efat and the international maritime commercial ties that passed through the revitalized port of ‘Akko, where similar types of pottery have also been found (HA-ESI 122
). Pottery vessels similar to these were also found in the Western Wall plaza in Jerusalem (HA-ESI 121
) and in Ramla (HA-ESI 124
). These apparently arrived in Jerusalem and Ramla through the port of Yafo, where similar pots have yet to be found.
Stratum I. Part of a plastered structure (C; Fig. 2) was discovered south of the building from the Ottoman period. The tops of its walls (W8, W9; preserved height 1.5 m) were exposed beneath the street’s asphalt roadbed. Ashlar collapse, including roof tiles and modern floor tiles, was found inside the building. During the building’s construction, the southern part of the building from Stratum II was destroyed. It is important to note that the foundations of the plastered building penetrated to a great depth below the wall foundations of the building from Stratum II, against which they were constructed (Fig. 8) and probably also damaged more ancient remains. The finds from this stratum include Rashaya el-Fukhar ware e.g., a jug (Fig. 6:9), a tobacco pipe (Fig. 6:10) and a fragment of an imported Marseille roof tile from nineteenth century CE (Fig. 6:11).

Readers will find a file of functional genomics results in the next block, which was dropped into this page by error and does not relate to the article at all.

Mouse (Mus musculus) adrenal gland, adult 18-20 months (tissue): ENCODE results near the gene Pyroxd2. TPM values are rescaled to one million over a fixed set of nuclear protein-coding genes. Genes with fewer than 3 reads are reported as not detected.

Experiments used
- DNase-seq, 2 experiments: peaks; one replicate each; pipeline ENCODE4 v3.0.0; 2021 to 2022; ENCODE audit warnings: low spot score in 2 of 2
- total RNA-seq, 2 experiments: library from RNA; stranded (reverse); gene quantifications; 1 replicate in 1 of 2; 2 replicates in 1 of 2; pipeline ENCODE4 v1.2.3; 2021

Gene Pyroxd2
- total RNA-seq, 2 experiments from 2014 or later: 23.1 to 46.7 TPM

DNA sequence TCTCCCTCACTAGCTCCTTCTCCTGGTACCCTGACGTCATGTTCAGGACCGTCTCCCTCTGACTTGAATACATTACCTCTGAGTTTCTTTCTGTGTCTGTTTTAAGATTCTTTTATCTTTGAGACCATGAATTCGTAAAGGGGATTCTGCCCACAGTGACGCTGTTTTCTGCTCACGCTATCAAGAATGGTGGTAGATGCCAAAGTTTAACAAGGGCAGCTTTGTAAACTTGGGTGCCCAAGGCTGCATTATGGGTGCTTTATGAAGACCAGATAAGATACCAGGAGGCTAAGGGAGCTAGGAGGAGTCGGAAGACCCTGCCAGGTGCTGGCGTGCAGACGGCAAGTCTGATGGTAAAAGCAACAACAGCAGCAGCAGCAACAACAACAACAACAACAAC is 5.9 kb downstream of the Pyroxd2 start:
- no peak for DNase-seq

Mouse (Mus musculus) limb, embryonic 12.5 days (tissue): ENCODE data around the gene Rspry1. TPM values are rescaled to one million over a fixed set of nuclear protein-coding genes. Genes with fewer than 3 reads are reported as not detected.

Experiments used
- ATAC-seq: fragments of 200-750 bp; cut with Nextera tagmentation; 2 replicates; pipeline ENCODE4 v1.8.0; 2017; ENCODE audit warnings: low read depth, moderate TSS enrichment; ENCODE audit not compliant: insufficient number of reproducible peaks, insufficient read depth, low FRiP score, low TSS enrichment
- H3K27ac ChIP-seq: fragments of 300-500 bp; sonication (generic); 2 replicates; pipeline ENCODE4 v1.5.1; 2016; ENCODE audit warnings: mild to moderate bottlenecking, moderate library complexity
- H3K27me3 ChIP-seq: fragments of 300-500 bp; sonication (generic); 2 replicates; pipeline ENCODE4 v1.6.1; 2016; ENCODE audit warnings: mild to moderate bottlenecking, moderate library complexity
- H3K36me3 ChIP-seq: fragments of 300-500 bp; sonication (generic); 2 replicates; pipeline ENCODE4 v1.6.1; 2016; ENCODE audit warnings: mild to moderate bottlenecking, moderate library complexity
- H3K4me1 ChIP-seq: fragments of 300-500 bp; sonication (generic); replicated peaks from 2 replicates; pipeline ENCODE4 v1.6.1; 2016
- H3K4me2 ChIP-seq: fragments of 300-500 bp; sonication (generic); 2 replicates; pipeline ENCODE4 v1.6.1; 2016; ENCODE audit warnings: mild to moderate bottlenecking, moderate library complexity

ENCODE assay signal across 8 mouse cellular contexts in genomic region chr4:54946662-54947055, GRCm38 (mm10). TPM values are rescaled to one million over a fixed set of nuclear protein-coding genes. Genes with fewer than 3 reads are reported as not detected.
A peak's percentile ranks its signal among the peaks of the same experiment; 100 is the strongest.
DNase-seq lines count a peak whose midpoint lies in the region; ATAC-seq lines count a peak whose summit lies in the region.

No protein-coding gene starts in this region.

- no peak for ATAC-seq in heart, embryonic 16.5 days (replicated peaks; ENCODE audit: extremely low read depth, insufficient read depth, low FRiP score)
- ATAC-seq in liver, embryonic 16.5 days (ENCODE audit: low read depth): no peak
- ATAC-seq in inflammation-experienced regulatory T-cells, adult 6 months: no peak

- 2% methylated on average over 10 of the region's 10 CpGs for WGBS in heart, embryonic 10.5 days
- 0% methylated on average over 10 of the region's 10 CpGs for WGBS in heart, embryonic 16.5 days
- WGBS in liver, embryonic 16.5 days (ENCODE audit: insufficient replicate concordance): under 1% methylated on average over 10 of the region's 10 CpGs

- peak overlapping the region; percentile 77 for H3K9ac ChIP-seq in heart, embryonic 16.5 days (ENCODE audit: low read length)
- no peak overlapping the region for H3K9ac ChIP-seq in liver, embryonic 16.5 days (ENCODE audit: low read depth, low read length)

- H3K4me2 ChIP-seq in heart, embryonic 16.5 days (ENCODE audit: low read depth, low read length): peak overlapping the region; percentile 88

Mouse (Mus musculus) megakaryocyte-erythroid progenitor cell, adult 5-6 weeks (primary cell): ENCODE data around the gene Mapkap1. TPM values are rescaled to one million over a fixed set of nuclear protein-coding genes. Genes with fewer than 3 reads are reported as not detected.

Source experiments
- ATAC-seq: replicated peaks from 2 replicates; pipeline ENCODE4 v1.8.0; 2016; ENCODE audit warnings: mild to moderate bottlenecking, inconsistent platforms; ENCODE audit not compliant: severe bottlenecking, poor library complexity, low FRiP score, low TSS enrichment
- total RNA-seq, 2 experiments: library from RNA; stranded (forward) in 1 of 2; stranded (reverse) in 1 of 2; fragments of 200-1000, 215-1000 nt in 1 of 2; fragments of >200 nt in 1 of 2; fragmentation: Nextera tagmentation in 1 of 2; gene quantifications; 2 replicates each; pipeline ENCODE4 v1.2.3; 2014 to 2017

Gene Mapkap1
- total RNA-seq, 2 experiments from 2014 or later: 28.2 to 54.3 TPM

The finds of the limited excavation on Tarpat Street attest to the existence of Mamluk Zefat in this region of the city, but did not produce any information regarding the existence of a settlement from the Crusader period, because the excavation was halted prior to reaching virgin soil. After the Mamluk settlement ceased to exist, its remains were covered over with alluvium. Late on, probably early in the Ottoman period, the settlement was renewed and new buildings were constructed on an abandoned slope that was covered with alluvium. The buildings of this settlement were destroyed, perhaps in the wake of an earthquake that struck at a time that cannot be determined. However, its effects are apparently visible in the burnt layer (L15) and the many masonry stones that were scattered throughout the area and were disturbed by the modern infrastructures. The construction in the area was not renewed following the devastation and according to long-time residents of Zefat, there was an Arab marketplace in this area, to which the plastered building might possibly be attributed. At the time of the British Mandate, a road was paved and is still used today.